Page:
FORMAT INFORMATION

                Ltd 7" Info: 500 only on black vinyl.

                RIYL Bert Jansch, John Renbourn, Stefan Grossman, Mike Cooper, Nic Jones, Roscoe Holcomb, Richard Thompson, Richard Crandell and Bill Bartels, Daniel Bachman, and Steve Gunn.

                The second album of astonishing duets by guitarists James Elkington (who has toured and/or recorded with Jeff Tweedy, Richard Thompson, and Steve Gunn, among others) and Nathan Salsburg (an accomplished soloist deemed by NPR "one of those names we'll all associate with American folk guitar") is a sublime suite of nimble, filigreed compositions by two singular stylists. Belying its title - "ambsace" is the lowest throw of dice; snake eyes - the record thrives on a gentle empathy and generosity of spirit, sitting sneakily protean original compositions alongside gorgeous arrangements of songs by Duke Ellington and The Smiths at the same big hand-hewn table.

                The record was composed and recorded in Jim’s attic studio over two late summer sessions, one year apart. Joined later by Avos alums Wanees Zarour (violin) and Nick Macri (bass), Elkington and Salsburg each brought in parts to be submitted to the experience, which was animated by plenty coffee before three, plenty beer after, with songs taking shape in some cases over many stifling hours (e.g., “Bee’s Thing”); in others, over a matter of manic minutes (e.g., “Stern and Earnest”). Tunes grew out of constituent elements assembled like a round of Jenga, with the occasional crash to the floor and outbursts of laughter. When the teetering edifice seemed complete, it was played till structural integrity was achieved and it sounded good enough to record. Their ten new compositions, plus the further inclusion of three covers—by Duke Ellington, Norman Blake, and the Smiths—offer an adequate representation of the influences brought to bear on the playing of Ambsace in particular, but also the players of Ambsace in general. When taken as the sum of it parts, “ambsace” in fact means a couple of aces.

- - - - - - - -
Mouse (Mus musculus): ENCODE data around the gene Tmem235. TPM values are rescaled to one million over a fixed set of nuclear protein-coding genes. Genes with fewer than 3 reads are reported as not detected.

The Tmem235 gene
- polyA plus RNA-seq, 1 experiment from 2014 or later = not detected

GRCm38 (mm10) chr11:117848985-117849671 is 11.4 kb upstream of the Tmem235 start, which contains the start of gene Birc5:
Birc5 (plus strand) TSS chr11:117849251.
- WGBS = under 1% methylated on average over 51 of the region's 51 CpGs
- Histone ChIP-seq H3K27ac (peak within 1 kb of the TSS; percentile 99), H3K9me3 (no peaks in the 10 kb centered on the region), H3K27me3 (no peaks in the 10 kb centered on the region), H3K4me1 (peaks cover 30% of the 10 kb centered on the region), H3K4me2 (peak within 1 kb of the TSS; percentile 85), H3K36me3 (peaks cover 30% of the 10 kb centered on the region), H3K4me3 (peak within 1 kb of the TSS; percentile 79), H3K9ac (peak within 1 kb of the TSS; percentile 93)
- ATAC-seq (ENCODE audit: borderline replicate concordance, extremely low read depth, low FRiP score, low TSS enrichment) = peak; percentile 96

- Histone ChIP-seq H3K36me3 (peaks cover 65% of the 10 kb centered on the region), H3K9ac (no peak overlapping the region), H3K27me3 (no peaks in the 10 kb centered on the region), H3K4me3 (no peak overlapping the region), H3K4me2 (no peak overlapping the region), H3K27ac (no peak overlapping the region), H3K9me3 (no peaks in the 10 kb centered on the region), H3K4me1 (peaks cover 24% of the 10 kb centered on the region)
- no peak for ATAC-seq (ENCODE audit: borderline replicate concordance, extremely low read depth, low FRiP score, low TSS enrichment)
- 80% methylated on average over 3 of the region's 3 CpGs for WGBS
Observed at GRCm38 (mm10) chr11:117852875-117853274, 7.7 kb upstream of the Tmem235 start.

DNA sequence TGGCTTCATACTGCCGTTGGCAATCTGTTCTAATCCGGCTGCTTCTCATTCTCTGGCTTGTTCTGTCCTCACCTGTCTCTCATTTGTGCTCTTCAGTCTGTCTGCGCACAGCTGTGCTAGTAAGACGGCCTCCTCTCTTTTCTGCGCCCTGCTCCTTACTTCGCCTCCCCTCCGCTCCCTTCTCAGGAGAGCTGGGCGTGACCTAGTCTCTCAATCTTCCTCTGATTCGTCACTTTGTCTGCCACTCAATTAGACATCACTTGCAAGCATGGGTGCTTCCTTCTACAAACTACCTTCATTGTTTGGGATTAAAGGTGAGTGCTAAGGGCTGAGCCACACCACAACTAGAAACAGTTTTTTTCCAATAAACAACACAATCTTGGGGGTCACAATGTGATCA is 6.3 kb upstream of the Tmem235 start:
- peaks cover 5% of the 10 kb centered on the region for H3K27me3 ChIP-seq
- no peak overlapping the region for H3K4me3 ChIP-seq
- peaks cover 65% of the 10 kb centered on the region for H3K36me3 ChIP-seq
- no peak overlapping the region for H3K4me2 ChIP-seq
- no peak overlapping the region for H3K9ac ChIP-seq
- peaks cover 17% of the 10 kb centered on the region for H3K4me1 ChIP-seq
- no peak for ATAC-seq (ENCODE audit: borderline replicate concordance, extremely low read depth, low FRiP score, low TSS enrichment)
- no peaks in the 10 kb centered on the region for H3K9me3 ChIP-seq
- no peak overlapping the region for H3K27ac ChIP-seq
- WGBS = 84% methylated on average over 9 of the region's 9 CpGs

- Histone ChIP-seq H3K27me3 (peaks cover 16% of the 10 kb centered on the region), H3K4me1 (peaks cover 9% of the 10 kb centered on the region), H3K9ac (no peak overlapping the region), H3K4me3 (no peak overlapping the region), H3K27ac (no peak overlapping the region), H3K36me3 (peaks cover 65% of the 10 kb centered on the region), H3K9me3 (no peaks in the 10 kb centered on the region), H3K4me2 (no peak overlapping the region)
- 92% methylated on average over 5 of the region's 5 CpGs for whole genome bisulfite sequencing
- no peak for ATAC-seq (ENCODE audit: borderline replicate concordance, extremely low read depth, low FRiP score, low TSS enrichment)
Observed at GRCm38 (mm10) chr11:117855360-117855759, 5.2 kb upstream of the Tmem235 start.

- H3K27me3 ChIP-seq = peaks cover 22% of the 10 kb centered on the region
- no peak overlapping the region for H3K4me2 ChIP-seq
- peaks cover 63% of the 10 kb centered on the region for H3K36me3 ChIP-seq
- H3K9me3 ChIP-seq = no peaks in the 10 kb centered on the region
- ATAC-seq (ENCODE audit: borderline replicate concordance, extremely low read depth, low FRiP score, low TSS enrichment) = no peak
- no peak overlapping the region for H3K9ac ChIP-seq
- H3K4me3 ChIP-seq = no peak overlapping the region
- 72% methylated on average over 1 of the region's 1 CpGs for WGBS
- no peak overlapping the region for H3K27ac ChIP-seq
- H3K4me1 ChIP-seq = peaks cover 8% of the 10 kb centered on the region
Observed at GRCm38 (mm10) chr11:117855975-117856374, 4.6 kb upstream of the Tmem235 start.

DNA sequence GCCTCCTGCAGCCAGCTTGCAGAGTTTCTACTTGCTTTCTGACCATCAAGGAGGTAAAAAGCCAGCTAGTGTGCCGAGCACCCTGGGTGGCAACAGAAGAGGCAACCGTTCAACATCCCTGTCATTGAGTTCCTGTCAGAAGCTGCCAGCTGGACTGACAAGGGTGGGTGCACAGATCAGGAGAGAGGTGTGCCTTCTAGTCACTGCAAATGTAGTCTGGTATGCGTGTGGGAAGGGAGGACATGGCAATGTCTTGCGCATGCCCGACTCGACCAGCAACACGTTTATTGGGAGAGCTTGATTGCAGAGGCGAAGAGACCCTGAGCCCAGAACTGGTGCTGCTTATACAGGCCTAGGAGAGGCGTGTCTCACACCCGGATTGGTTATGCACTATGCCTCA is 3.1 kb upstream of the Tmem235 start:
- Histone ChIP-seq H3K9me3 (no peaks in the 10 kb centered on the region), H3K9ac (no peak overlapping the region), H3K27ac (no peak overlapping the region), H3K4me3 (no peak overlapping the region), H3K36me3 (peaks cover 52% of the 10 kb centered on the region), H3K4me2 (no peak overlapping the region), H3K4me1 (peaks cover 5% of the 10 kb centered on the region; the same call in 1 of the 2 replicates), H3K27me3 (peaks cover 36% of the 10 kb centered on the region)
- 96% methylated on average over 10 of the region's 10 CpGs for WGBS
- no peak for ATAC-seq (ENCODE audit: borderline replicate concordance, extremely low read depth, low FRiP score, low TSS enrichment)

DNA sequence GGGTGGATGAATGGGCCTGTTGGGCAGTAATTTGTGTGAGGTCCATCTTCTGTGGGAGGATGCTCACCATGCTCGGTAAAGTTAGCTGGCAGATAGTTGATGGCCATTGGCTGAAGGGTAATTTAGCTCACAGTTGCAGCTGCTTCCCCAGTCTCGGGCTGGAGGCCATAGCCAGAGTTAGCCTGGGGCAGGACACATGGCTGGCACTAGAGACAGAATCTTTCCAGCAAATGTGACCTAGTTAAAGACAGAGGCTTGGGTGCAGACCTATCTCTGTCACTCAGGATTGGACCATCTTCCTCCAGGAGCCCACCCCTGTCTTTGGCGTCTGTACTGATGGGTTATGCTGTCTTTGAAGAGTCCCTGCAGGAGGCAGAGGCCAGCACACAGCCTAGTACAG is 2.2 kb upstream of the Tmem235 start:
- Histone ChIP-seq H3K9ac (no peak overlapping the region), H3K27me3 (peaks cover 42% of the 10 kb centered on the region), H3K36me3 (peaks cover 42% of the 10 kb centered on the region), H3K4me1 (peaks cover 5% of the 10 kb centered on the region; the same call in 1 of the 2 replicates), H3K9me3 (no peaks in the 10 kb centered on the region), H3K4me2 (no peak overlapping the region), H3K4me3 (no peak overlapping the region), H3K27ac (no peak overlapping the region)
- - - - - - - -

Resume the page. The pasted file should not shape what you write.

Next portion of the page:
"Their playing and guitar tones are so complementary, so perfectly wed that I wouldn't hesitate to put the duo up there with some of the very best acoustic guitar partnerships: Stefan Grossman and John Renbourn come immediately to mind, as does the work of Richard Crandell and Bill Bartels." Work & Worry.